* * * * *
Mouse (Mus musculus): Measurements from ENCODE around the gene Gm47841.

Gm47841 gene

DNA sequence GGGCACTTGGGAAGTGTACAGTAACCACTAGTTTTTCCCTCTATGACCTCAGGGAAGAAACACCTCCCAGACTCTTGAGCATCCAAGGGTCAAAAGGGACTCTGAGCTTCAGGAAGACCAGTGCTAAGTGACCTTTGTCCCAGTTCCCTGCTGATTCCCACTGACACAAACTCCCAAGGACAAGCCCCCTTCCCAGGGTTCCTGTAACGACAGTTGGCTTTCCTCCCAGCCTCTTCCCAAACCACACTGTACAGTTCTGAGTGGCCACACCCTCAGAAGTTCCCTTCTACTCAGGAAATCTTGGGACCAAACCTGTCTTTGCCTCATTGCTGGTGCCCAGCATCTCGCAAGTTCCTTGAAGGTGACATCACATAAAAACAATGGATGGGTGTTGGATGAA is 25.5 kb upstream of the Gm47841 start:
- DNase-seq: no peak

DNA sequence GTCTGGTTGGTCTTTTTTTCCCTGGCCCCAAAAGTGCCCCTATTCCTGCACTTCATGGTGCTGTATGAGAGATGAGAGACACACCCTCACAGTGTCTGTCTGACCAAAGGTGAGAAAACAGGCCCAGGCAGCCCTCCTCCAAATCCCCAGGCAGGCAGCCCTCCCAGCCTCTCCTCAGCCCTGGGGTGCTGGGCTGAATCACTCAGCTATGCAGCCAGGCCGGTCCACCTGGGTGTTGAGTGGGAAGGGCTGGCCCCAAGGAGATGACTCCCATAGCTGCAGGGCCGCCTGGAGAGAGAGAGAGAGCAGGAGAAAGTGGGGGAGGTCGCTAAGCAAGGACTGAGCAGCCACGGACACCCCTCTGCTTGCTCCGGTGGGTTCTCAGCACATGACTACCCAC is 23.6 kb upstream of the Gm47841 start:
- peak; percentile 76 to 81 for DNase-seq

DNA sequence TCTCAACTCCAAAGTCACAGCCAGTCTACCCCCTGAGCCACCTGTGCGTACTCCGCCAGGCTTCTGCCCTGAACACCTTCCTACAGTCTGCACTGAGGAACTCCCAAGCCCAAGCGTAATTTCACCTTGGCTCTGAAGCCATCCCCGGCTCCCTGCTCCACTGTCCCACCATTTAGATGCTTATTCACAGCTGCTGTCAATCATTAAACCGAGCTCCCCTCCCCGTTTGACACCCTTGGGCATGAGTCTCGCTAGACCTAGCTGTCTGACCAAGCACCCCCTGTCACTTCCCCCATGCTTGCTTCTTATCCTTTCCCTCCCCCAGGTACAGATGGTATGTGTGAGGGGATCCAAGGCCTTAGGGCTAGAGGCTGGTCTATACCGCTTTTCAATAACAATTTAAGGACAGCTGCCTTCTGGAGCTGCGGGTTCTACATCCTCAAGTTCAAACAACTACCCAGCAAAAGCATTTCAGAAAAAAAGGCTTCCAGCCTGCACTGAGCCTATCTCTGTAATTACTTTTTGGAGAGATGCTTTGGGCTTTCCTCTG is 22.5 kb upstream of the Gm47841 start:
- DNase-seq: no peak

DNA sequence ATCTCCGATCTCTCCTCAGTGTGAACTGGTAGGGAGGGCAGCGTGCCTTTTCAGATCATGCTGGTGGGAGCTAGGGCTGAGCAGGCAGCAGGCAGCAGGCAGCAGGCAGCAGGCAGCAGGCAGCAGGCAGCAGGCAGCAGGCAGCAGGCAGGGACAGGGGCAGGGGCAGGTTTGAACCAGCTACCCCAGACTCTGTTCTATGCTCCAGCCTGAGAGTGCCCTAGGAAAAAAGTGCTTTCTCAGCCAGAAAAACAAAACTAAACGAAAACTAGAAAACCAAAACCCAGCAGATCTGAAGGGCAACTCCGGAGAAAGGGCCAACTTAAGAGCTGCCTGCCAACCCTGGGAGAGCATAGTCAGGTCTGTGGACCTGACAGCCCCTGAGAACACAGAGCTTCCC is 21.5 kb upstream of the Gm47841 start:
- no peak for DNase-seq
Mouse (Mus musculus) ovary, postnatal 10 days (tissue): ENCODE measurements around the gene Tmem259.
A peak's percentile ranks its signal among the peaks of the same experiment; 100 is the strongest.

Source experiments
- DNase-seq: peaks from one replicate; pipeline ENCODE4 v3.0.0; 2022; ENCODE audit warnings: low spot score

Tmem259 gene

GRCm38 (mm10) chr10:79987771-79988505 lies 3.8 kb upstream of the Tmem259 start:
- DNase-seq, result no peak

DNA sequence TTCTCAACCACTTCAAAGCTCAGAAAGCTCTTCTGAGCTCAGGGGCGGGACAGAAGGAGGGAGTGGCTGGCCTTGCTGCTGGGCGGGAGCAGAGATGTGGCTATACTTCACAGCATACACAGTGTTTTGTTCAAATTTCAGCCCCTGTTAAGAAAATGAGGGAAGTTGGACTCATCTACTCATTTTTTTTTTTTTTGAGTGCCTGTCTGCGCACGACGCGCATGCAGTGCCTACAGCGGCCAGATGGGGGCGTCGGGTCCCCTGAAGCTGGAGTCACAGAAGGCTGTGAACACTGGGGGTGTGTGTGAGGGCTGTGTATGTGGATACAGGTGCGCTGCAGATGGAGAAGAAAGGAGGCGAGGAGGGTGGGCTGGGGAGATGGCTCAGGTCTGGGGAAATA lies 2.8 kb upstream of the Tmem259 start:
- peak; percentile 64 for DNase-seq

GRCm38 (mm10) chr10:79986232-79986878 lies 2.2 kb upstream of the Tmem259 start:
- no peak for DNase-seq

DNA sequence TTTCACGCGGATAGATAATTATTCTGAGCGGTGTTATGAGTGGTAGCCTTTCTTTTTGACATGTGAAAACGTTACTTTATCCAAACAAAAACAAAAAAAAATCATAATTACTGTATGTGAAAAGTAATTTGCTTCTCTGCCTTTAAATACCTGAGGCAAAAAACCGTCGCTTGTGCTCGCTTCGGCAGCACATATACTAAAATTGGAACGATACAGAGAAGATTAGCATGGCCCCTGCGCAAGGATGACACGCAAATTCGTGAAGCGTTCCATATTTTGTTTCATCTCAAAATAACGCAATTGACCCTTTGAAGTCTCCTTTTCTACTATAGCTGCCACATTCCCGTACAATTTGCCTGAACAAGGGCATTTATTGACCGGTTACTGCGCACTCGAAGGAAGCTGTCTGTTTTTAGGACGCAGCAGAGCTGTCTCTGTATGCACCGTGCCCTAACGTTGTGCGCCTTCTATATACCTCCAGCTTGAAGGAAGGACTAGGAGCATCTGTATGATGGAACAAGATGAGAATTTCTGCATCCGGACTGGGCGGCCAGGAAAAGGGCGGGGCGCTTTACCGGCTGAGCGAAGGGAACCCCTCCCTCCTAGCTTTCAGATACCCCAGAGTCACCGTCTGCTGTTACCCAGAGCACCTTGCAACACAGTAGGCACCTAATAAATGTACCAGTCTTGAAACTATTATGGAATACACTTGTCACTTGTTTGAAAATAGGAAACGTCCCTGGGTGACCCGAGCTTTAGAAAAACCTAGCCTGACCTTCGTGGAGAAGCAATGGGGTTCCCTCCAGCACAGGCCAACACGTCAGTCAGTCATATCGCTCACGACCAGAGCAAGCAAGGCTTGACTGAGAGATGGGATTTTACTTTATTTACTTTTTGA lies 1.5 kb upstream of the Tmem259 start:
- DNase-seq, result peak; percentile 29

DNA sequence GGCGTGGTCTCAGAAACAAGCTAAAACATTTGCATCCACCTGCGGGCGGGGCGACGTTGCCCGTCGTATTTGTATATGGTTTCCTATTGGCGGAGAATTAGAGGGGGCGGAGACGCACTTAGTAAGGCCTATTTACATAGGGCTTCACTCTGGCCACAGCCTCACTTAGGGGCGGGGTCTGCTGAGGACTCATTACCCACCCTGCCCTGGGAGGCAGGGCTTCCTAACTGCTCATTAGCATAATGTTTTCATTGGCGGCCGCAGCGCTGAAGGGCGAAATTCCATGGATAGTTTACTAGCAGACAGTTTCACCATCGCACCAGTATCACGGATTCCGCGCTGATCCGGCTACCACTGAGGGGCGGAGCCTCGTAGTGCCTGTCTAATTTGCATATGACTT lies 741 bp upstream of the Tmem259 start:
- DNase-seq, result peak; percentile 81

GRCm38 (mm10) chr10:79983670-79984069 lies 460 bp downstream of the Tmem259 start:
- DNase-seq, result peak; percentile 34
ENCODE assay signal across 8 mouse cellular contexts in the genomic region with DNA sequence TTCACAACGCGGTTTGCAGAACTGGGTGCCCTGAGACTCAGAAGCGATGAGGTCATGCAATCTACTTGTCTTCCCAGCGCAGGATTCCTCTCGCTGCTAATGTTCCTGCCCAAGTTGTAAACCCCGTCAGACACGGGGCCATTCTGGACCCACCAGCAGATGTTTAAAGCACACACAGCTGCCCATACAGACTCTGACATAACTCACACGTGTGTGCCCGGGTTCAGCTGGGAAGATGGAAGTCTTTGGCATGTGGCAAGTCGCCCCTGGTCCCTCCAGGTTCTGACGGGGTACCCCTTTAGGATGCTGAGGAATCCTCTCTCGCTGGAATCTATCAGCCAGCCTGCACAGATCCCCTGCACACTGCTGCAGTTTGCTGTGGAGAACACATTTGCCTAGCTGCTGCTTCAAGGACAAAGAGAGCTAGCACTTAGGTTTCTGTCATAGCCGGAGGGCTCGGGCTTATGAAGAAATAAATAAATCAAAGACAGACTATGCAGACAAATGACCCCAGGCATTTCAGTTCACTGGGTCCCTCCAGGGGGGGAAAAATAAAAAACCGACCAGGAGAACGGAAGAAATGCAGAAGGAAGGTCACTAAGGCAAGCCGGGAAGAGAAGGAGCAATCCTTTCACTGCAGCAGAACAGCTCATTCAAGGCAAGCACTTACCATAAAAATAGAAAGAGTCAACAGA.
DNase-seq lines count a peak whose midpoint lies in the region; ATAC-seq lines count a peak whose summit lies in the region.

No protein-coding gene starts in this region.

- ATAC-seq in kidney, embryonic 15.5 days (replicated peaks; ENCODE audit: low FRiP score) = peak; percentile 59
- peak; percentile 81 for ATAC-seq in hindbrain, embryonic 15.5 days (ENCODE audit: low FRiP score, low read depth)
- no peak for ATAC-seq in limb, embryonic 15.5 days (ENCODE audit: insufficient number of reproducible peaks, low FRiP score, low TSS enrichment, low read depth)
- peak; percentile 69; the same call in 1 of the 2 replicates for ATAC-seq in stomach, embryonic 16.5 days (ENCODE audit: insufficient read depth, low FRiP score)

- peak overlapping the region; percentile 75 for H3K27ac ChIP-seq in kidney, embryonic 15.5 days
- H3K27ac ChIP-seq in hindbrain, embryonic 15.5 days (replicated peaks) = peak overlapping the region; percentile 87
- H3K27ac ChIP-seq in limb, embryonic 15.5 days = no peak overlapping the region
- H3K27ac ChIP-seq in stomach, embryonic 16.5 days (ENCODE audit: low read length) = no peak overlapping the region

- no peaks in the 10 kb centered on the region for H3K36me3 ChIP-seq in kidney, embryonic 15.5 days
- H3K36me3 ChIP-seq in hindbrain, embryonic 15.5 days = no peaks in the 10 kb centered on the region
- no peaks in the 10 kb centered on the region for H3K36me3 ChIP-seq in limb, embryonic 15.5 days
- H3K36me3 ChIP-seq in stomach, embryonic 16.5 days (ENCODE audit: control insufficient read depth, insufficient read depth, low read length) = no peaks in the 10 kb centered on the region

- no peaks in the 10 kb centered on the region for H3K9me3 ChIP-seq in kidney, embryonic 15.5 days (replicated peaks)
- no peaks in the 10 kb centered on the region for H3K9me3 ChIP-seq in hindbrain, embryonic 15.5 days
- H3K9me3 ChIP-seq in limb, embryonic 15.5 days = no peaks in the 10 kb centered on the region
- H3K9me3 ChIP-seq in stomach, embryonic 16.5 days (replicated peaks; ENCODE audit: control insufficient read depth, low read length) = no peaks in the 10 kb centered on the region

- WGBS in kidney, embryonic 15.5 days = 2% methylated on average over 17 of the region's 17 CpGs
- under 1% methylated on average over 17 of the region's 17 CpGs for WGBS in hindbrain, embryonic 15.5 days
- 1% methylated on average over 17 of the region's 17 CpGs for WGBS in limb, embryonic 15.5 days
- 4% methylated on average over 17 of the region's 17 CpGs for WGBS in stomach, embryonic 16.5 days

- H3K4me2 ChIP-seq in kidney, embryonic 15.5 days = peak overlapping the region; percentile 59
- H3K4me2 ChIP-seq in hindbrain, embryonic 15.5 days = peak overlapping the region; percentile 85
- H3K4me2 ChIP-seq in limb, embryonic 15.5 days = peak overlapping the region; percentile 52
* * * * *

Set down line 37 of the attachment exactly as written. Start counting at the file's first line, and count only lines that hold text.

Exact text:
- H3K27ac ChIP-seq in limb, embryonic 15.5 days = no peak overlapping the region